Support for David Cameron and the coalition government remains surprisingly high. With thousands expecting to lose their jobs, incomes stagnant, inflation rising and public services due for drastic cuts, you would expect the government to be wildly unpopular. Yet the latest Guardian/ICM poll shows that 43 per cent think the coalition is a good thing.
The explanation, I suspect, is that the country is suffering from a collective form of Stockholm syndrome, the name given to the condition of hostages who develop positive feelings towards their captors. When captors plainly are capable of killing hostages but do not do so, the latter come to believe that such restraint shows admirable kindness and humanity.
The government has shown that it is capable of inflicting great pain in public spending. But several cuts - for example, to school sports and free books for under-12s - are already being withdrawn (partially, at least, in the case of the school books). I suspect that the same will happen with plans by Andrew Lansley, the Health Secretary, to turn the NHS upside down by putting spending decisions into GPs' hands. Critics predict the destruction of our most treasured national institution. But, the Sunday Times reports, whispers are circulating that Lansley and his scheme will be dropped within months, causing a nationwide sigh of relief and a warm glow of gratitude towards Cameron. As such examples accumulate over the next few years, we shall - or so the coalition hopes - applaud our captors for their compassion, flexibility and willingness to listen.
The Daily Telegraph has been criticised not so much for the ethics of its "sting operation" against Lib Dem ministers (though I share concerns that the paper went well beyond the legitimate use of impersonation and entrapment) as for its initial decision not to publish Vince Cable's remarks about Rupert Murdoch. Cable said that he had "declared war" on the foreign media potentate and intended to block his bid for full control of BSkyB. Murdoch owns the Telegraph's rival the Times and could use Sky channels aggressively to promote his newspapers. Some have suggested that the Telegraph, not wishing to bring down a minister sympathetic to its cause, may have suppressed the story for commercial reasons. I doubt this account. As far as the editors were concerned, the mission was doubtless to expose the Lib Dem habit of saying different things to different audiences. The Telegraph has long taken the view that readers are not interested in media stories and rarely gives them more than a paragraph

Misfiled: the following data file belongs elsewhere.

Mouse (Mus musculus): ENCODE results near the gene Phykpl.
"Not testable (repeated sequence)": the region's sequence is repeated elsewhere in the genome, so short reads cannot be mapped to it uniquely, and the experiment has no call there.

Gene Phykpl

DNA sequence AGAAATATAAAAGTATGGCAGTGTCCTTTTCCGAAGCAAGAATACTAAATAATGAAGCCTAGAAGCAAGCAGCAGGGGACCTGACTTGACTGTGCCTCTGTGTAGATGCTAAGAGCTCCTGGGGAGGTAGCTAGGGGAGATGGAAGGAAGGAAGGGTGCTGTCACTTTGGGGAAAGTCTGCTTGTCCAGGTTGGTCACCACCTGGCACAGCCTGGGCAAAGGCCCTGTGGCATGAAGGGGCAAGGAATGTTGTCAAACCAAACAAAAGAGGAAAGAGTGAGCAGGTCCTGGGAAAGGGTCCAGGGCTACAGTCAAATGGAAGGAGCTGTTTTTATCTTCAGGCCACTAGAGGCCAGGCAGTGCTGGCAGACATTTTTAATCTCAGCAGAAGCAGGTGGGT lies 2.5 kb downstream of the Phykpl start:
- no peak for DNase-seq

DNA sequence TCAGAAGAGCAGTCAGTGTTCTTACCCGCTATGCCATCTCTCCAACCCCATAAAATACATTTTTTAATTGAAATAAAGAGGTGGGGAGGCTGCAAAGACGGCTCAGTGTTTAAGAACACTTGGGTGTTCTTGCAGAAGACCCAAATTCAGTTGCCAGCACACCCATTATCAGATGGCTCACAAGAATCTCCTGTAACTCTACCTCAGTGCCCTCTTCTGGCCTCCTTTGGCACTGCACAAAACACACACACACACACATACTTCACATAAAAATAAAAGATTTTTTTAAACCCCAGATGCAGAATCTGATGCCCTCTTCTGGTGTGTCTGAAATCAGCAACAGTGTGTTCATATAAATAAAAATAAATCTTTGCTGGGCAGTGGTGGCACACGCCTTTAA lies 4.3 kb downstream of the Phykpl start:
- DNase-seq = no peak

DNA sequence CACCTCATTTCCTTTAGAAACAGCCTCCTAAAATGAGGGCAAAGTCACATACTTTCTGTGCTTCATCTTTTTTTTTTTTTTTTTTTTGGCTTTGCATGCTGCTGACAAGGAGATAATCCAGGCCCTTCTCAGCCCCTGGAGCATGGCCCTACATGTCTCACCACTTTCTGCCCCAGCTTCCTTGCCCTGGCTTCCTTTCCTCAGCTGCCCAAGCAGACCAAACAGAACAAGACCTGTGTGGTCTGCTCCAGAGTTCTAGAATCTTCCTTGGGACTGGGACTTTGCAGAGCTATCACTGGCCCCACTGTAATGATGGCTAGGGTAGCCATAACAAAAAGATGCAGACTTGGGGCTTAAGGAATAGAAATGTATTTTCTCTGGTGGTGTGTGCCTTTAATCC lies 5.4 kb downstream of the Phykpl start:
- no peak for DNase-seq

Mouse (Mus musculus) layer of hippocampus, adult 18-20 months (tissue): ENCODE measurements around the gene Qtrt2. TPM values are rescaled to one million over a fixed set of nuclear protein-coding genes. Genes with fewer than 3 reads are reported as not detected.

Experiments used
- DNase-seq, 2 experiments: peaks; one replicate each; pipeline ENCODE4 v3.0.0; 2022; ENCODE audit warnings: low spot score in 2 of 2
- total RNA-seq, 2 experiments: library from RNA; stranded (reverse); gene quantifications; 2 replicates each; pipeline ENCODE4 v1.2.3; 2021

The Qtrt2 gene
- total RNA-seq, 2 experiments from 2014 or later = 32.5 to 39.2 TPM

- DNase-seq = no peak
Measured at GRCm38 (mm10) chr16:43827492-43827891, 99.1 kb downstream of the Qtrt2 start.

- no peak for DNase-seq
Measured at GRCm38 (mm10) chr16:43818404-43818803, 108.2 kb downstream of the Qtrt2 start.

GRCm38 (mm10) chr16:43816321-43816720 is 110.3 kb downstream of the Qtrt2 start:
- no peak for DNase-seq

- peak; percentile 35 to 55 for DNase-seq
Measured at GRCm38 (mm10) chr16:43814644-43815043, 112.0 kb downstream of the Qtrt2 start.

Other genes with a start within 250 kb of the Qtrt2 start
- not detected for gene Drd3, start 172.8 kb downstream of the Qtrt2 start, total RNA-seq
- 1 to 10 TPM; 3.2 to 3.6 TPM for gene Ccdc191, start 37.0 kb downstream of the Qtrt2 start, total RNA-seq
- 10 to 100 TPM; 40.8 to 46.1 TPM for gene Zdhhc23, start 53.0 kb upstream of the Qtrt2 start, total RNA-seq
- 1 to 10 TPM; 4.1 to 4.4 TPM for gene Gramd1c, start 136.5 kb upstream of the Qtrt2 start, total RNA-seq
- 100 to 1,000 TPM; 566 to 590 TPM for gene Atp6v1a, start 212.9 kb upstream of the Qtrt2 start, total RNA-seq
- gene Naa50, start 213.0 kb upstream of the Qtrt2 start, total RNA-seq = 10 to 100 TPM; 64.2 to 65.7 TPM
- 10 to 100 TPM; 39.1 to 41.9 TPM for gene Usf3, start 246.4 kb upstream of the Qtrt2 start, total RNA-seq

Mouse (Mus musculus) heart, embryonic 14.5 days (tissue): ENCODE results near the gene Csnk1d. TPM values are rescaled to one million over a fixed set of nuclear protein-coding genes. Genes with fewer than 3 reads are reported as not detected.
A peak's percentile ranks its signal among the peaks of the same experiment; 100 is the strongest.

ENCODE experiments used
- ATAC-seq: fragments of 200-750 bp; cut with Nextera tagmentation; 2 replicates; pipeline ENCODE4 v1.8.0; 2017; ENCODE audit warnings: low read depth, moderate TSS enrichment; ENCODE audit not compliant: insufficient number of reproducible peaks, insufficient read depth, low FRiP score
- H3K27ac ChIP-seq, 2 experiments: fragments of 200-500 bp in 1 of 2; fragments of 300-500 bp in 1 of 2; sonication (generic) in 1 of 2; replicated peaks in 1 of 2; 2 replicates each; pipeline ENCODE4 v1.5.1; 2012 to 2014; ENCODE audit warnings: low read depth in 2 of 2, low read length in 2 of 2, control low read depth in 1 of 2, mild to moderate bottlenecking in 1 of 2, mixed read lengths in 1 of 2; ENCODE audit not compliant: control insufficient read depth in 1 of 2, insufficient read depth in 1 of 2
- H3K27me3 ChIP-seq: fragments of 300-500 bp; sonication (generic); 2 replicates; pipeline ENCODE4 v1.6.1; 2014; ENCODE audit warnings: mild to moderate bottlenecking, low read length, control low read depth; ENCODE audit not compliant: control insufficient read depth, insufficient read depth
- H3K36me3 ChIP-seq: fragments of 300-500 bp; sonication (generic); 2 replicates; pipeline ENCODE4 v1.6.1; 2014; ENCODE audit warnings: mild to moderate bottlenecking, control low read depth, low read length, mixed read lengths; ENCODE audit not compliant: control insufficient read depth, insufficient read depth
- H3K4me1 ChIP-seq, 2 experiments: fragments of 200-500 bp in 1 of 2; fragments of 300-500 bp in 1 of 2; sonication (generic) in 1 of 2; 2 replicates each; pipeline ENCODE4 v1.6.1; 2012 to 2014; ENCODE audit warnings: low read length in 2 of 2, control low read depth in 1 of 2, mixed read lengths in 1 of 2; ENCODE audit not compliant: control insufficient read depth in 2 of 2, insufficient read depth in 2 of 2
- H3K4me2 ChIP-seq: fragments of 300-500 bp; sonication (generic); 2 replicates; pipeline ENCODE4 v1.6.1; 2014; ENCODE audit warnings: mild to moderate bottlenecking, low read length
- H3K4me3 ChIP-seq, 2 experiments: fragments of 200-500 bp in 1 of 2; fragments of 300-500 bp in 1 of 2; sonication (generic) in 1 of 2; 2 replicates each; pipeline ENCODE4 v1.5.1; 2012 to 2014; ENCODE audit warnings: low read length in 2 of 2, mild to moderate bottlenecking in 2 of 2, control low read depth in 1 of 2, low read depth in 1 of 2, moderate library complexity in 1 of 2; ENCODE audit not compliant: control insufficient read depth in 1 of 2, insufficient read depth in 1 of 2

or two. Its opinion is widely held among older Fleet Street journalists. "The public doesn't want to read about our dirty laundry," they say. Until the Guardian's media section started in 1984, newspapers rarely wrote about their own industry. This suited newspaper proprietors and their lapdogs very nicely: the less scrutiny of their power and how they use it, the better.
Rubbing their faith in it
Bishops know that they will get a hearing at Christmas - if only because other news is in short supply - and invariably use it to complain that the country is becoming "anti-Christian" and oppressing believers. This year, the Bishop of Winchester, Michael Scott-Joynt, argued that it was wrong for Relate to sack a Christian who refused to give sex therapy to homosexual couples. The freedom of those who wish "to pursue the calling of their faith in . . . public service" was being breached, he said. Does his concern extend to pacifists who may wish to pursue their "calling" by joining the armed services and then refusing to take part in wars?
The eastern seaboard of America has had something like 20 inches of snow dumped on it. I doubt the effect on its airports will be anything like that of the more modest snowfalls on Heathrow. You may think that this is because American airports are run by super-efficient private companies. Wrong. In the US and also Canada, airports, surprisingly enough, are still owned and operated by government agencies - and so, incidentally, is Manchester Airport, which, as my friend and fellow NS contributor Neil Clark points out on the Guardian website, coped well with the bad weather and was recently voted best airport in the world on the social media website Twitter.
Unfortunately, Labour can't say any of this. In office, it was just as enthusiastic a privatiser as any Tory government. That's Ed Miliband's problem: the record of Tony Blair and Gordon Brown has left him with very little ideological ground to stand on.
Winning Poms? Not for long
Remember, you read it here first. As I pointed out three weeks ago, on six out of seven previous occasions since 1900 an English innings victory in a Test in Australia was followed by an Australian victory. Now, after Perth, it's seven out of eight. As I write, England look likely to win the Melbourne Test and retain the Ashes. But, by the time you read this, you may know differently and I wouldn't be at all surprised. England rarely beat Australia except by narrow margins, as in 2005 and 2009.
Even in 1978-79, when nearly all of Australia's leading players defected from the official game to Kerry Packer's "rebels" and England comfortably won four Test matches against what, in effect, was a second or even third XI, the Australians managed to win in the middle of the series, making it 1-2.
If England do win the current series, expect a defeat in 2013 or, at the latest, 2014-2015. Since 1900, England have only twice held the Ashes for more than two consecutive series, and never for more than three. The Aussies are like the Tories - not very pretty, but they always come back. l
Peter Wilby was editor of the New Statesman from 1998-2005